Republican candidates on November’s ballot speak to challenges in campaigns


Madeleine Fernando/The Daily Northwestern

Jessica Tucker speaks about the difficulties in running for office against incumbents. On Thursday night, two Republicans running for office spoke about their campaigns and issue-centered voting.

Madeleine Fernando, Reporter

Jessica Tucker and Joan McCarthy Lasonde may be running for office as Republicans, but they both make it know that they do not let their party allegiance dictate their beliefs.

On Thursday, Tucker, a candidate for state representative, and Lasonde, a candidate for the U.S. House of Representatives, discussed treating issues individually rather than simply mimicking their party’s stance. Roughly 30 people attended the event put on by Northwestern University College Republicans and led by political science Prof. Laurel Harbridge Yong.

The two candidates described the challenges of running against incumbent opponents. Both candidates are running against politicians who have been in office for many years, which they said makes it difficult to receive funding for their campaigns and raise awareness for the issues they support.

Tucker is running against state Rep. Robyn Gabel (D-Evanston), while Lasonde is facing U.S. Rep. Jan Schakowsky (D-Evanston).

Bienen sophomore Grant Papastefan, College Republicans secretary of events and a former Daily staffer, said he wanted to invite Lasonde and Tucker to speak because their views align more with the NU student body and the Evanston community than people would expect from Republican nominees.

“When all (College Republicans) don’t necessarily support Trump … we can get behind the local races that really impact us a lot more in this community than the presidential election.” Papastefan said.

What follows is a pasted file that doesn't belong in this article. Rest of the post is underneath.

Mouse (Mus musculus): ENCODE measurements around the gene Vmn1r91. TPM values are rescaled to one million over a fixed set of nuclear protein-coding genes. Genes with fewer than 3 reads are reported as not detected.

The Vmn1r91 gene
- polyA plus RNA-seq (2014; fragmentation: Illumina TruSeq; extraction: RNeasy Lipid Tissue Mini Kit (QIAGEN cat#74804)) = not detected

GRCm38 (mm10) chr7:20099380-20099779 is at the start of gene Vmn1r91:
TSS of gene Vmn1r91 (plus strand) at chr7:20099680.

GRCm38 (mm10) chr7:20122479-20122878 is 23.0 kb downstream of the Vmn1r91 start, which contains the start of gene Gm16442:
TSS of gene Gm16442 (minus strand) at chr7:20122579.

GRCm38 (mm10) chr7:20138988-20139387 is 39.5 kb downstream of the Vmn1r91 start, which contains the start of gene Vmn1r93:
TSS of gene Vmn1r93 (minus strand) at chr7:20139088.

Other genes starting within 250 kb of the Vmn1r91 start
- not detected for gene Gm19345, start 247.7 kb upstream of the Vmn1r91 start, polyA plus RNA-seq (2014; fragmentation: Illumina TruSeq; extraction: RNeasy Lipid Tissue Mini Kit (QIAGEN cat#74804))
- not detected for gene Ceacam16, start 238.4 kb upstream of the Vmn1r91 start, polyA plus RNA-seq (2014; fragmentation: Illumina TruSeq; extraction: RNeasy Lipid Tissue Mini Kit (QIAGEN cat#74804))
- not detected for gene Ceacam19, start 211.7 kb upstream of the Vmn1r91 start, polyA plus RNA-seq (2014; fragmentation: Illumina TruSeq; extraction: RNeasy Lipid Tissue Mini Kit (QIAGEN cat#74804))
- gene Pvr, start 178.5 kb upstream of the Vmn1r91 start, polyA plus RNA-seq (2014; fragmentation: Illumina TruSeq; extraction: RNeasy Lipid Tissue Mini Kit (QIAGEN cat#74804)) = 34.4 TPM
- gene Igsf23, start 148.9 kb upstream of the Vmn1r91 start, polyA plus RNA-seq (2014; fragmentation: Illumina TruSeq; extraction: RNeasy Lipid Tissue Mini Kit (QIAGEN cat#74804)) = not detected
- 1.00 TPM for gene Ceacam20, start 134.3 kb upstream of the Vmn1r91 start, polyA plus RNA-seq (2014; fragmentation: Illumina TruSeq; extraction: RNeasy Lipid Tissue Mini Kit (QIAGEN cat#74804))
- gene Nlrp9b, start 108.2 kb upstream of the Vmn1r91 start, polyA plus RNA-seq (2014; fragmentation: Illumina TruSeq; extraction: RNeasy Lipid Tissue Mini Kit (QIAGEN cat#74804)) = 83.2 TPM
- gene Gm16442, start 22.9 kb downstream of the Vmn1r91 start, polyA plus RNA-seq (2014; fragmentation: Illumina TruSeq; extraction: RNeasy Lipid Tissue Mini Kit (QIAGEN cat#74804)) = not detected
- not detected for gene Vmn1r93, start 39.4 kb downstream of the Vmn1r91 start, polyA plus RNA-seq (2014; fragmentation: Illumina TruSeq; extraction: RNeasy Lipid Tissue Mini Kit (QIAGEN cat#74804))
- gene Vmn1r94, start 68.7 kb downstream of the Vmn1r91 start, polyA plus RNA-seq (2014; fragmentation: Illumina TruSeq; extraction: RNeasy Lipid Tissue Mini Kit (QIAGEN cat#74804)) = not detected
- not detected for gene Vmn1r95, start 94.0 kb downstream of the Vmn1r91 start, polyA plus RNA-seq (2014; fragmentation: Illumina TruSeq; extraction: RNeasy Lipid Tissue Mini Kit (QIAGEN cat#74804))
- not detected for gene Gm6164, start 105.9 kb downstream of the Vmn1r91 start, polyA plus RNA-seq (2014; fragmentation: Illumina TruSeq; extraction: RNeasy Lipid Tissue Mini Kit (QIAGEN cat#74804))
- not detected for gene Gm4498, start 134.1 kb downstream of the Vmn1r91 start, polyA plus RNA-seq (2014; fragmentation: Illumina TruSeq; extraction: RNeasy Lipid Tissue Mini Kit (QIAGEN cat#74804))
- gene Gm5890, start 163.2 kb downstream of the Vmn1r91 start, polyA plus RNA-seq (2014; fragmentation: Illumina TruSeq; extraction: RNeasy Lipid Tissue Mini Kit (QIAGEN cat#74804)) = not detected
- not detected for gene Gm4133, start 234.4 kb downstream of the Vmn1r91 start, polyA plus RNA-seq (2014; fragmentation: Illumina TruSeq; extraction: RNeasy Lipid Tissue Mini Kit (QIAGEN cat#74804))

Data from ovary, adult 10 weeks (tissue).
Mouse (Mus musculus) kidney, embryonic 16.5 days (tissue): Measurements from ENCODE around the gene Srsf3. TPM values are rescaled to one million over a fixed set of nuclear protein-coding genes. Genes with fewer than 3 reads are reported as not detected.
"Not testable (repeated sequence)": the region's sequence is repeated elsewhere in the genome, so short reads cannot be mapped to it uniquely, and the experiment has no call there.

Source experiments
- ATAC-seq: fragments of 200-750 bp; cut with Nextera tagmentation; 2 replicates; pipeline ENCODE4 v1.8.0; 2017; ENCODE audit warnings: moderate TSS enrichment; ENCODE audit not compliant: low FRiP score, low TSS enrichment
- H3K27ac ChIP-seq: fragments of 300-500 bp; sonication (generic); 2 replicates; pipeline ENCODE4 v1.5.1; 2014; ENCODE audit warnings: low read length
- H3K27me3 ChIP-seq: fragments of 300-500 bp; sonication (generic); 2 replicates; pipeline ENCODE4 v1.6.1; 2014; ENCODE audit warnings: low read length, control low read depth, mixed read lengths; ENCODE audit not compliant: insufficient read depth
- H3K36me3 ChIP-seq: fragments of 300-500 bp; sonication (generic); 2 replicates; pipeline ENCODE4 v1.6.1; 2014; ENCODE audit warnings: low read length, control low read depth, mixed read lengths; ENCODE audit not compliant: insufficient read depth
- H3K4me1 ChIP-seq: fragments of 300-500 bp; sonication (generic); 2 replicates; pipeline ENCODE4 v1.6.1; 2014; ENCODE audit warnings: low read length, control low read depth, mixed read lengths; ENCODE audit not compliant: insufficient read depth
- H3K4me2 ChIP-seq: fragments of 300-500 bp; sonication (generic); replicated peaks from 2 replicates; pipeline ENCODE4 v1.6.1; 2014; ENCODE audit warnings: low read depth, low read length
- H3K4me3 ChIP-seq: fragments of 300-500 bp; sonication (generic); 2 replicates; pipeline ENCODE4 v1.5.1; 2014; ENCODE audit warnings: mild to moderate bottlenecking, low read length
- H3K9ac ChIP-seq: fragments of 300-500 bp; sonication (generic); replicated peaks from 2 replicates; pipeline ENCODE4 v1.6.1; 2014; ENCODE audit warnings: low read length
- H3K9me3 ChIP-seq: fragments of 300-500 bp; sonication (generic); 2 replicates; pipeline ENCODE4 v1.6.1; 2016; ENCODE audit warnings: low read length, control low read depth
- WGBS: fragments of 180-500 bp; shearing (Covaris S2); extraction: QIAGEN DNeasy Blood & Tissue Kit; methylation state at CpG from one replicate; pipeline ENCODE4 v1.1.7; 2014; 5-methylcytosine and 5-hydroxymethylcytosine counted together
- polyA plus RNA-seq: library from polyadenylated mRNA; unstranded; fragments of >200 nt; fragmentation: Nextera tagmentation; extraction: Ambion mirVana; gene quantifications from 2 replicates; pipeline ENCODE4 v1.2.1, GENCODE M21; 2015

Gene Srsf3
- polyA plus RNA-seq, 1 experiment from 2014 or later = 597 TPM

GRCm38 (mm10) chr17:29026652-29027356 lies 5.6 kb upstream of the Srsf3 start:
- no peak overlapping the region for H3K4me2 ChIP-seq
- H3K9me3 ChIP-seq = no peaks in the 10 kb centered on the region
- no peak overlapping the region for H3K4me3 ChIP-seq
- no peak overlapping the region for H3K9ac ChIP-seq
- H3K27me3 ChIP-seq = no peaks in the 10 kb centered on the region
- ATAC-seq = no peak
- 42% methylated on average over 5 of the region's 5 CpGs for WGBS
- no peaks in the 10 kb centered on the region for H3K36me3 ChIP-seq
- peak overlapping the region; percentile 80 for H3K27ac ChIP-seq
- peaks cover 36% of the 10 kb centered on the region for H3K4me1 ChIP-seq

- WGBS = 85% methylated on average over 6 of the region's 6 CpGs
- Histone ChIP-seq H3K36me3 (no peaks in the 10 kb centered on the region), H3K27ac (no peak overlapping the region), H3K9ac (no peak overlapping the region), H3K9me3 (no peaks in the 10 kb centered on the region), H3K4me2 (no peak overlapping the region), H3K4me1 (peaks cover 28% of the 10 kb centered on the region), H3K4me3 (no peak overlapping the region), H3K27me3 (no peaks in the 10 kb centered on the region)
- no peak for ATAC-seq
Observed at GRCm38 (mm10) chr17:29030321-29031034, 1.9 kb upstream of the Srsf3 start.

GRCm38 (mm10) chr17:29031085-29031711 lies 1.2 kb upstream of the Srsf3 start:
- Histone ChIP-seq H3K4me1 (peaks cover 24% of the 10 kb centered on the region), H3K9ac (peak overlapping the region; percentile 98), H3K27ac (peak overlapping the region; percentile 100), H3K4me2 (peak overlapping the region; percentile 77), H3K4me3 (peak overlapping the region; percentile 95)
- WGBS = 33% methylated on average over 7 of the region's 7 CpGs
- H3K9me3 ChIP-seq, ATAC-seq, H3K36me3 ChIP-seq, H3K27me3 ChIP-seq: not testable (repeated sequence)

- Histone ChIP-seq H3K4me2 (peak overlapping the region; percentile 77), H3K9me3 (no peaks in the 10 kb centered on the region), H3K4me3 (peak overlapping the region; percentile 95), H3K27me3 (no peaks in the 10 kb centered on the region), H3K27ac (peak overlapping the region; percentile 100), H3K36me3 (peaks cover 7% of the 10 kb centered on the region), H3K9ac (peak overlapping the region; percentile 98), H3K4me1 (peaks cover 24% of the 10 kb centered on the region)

Tucker and Lasonde also said gerrymandering, a political process in which district boundaries are drawn to favor one party over another, has also presented problems for them. It causes certain votes to be discounted and others to be weighed a lot more heavily depending on the majority party at the time, Tucker said.

Tucker compared a district map of the Chicago area to a district map of Iowa. While Iowa’s districts were evenly separated into similar shapes and sizes, Chicago’s districts were varied in their composition.

“You can see how absolutely partisan it is to protect incumbency instead of making it fair to the voters and really letting the voters have a voice at the end of the day,” Tucker said.

The two candidates said they are politically moderate, yet described their frustrations in getting voters to look past their party affiliation.

Lasonde recalled walking door-to-door to introduce herself to families in her district and ask them about issues that concerned them. Most families asked Lasonde for her political party, she said.

When she would respond she is “very moderate” but on the Republican ticket, she said she got one of two answers: “You just got my vote,” or “You just lost my vote.”

“There’s so much hatred and so much divisiveness,” Lasonde said. “Nobody cares what the issues are.”

Lasonde said she will not be straight-ticket voting and expressed her support for issue-centered voting. Unlike many other Republicans in their districts, both Tucker and Lasonde support abortion rights.

“I’m not afraid to cross my party line when I don’t agree with them,” Lasonde said. “If you know what you stand for and you believe in it, and then someone’s upset with you or they’re not going to vote for you, that’s their problem.”

Weinberg junior Jack Stucky, president of College Republicans, said he agrees with the importance of issue-centered voting.

“To make an informed vote, you really need to look at the issues the candidates care about,” Stucky said, “because that’s really the only way you’re really going to learn who’s going to fight for what you believe.”

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